The note was waiting in Tom Lehman's locker at Congressional
Country Club, and he read it as he prepared to leave the grounds
for the final time, having just finished trying to explain to
reporters, and maybe to himself, why the U.S. Open trophy was
not leaving with him. Again. For the third straight year Lehman
had led the Open after 54 holes, a feat matched only by Bobby
Jones. Also for the third straight year, Lehman had played a
solid final round. Yet once again he would be bitterly
disappointed, this time due to a fat seven-iron shot hit into a
water hazard on the 71st hole while the whole world watched.
Ernie Els won America's Open on that Sunday a year ago. All that
was left for Lehman was America's sympathy.
Then he read the note. He has forgotten the exact words, but not
the message: You're a great player. You deserve to win. Be
patient, your time will come. The note was signed by Jeff
Maggert, an expert on close calls who had played the final,
wrenching 18 with Lehman. Maggert had suffered his own
disappointment that day, three-putting twice on the last six
holes to lose his shot at the title, yet was thoughtful enough
to leave the note. "It's unusual for a player to do that,"
Lehman says. "It was very special."
June has always been special for Lehman, and even though he
pretty much dropped off golf's radar screen after Congressional,
winning only once, in the Loch Lomond World Invitational in
Glasgow, Scotland, last July, he appears to be ready to make
another run at the Open this week in San Francisco at the
Olympic Club. The clues were evident at Westchester Country
Club, site of last week's rain-shortened Buick Classic. Lehman
shot a final-round 65, despite missing four birdie putts inside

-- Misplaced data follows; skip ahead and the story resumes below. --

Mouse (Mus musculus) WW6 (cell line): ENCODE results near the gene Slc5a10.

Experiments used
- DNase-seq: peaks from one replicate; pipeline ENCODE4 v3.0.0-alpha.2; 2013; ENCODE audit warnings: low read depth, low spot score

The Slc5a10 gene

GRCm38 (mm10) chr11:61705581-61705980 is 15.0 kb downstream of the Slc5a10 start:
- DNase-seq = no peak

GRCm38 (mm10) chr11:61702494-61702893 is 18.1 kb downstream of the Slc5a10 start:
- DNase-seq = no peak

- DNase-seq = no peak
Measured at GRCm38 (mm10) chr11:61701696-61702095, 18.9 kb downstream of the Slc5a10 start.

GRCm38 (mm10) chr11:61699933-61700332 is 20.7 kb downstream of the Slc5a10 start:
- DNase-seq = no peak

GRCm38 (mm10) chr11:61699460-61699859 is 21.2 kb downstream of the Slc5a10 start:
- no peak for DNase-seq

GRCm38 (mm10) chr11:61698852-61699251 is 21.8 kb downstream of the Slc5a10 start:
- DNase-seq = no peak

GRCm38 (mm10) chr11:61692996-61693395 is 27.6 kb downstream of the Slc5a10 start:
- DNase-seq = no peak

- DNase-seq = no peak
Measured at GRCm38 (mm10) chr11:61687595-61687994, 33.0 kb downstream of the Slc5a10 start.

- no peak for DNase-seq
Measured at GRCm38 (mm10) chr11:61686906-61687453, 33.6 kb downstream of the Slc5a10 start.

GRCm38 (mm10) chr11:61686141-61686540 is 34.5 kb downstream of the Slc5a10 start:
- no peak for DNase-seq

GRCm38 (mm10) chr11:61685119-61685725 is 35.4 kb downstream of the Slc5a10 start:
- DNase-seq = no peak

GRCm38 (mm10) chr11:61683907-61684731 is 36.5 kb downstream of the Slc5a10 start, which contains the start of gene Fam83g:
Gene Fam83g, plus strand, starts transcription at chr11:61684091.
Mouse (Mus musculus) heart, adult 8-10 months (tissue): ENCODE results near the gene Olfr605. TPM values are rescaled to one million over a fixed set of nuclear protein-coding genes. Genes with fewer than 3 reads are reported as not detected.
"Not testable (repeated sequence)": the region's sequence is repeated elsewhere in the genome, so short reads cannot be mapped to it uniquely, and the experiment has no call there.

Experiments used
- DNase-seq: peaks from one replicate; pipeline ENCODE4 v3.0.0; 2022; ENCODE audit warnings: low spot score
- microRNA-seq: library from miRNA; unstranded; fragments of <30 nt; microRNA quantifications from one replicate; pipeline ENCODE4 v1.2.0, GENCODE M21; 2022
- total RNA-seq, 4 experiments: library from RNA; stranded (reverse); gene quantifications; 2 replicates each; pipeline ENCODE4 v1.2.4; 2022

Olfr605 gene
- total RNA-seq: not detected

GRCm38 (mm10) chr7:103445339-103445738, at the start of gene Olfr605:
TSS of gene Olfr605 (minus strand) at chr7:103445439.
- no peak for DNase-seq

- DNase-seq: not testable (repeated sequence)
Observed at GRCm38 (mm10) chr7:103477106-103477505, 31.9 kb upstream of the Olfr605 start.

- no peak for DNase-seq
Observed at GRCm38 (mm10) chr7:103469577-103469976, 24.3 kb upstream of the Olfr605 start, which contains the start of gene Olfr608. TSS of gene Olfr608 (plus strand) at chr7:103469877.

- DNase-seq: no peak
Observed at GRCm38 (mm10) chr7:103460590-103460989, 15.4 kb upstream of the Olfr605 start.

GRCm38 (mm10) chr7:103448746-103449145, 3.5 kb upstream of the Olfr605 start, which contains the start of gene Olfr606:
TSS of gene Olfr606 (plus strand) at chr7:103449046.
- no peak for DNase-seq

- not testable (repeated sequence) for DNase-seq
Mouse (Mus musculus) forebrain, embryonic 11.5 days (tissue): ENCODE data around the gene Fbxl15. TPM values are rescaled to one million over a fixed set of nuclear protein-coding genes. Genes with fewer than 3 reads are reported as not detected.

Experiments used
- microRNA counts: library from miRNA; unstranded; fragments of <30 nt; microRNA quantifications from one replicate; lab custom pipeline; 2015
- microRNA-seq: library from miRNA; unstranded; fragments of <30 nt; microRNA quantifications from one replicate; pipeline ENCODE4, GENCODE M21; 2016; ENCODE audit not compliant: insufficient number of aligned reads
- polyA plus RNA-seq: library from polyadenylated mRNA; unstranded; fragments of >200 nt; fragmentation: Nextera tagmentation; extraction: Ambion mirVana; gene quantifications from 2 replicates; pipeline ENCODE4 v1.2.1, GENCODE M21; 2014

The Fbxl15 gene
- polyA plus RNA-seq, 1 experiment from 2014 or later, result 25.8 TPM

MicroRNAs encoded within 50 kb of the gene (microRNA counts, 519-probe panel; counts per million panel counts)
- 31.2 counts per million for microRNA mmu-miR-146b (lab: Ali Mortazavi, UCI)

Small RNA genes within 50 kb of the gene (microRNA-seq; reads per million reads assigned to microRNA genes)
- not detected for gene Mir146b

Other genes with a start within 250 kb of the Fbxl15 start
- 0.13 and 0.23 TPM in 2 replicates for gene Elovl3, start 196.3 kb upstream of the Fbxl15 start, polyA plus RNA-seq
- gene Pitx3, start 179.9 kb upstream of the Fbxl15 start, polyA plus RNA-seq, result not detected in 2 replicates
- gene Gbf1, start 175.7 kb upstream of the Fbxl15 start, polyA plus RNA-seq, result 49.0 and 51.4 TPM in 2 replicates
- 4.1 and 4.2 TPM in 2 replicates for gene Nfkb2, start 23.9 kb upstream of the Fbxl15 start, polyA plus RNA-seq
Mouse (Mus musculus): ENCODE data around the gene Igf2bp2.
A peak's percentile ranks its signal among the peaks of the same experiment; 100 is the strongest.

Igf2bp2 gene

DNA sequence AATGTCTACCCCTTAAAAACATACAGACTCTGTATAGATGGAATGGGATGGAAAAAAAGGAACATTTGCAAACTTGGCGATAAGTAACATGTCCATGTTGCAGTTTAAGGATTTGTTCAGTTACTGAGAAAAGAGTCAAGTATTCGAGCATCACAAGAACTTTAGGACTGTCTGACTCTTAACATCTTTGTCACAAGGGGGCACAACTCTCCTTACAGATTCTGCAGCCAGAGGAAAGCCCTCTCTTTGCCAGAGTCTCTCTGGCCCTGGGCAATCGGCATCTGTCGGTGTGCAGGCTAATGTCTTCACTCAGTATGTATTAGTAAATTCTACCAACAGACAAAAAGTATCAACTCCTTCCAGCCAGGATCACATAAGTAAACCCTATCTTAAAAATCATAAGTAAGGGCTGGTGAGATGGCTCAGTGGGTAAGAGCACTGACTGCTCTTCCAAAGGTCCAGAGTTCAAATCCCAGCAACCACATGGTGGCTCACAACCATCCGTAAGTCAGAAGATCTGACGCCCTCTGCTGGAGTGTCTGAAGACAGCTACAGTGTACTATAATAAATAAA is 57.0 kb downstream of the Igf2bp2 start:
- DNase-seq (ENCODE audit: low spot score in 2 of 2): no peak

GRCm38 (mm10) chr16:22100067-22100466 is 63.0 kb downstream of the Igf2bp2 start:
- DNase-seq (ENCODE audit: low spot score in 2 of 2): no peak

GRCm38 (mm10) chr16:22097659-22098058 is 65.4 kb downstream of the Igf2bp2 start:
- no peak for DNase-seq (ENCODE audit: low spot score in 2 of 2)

of 12 feet, to finish third, three strokes out of a playoff in
which 32-year-old journeyman J.P. Hayes beat Jim Furyk on the
first extra hole. Furyk gamely eagled the 54th and final hole of
regulation to tie Hayes, who then birdied the same hole in the
playoff for his only Tour win. "This will be the first time in
nine years that I won't have to fill out an application for the
Q school," said Hayes, a native of Wisconsin who attended
Texas-El Paso before turning pro in 1989.
Lehman's rush up the leader board on Sunday, though, had
everyone thinking ahead to the Open. "I wasn't paying a lot of
attention to the board until I saw Tom's name," said Brad Faxon.
"I thought, There's a guy who's been right there in the Open but
hasn't played that well this year. This course is similar to a
U.S. Open layout--you've got to be steady. I'm sure he'll be a
factor at Olympic."
June 21, 1998
To look at Lehman, not much has changed. He's 39, but that
familiar, dogged determination is still there. An all-day rain
wiped out play last Friday yet didn't stop Lehman from
practicing. He was the last man left on the practice green,
working on his chipping and putting in the downpour. Even Vijay
Singh, an inveterate practicer, gave up and went in before
Lehman. "Yeah, but he probably came out here three hours before
I did," Lehman said.
The closing 65 was an obvious good sign. Lift, clean and place
rules were in effect, and the soggy greens were nothing like the
trampolines seen in the opening round, before the rain arrived,
but the round nevertheless boosted Lehman's confidence going
into the Open. "It was kind of like Furyk's 63 in the second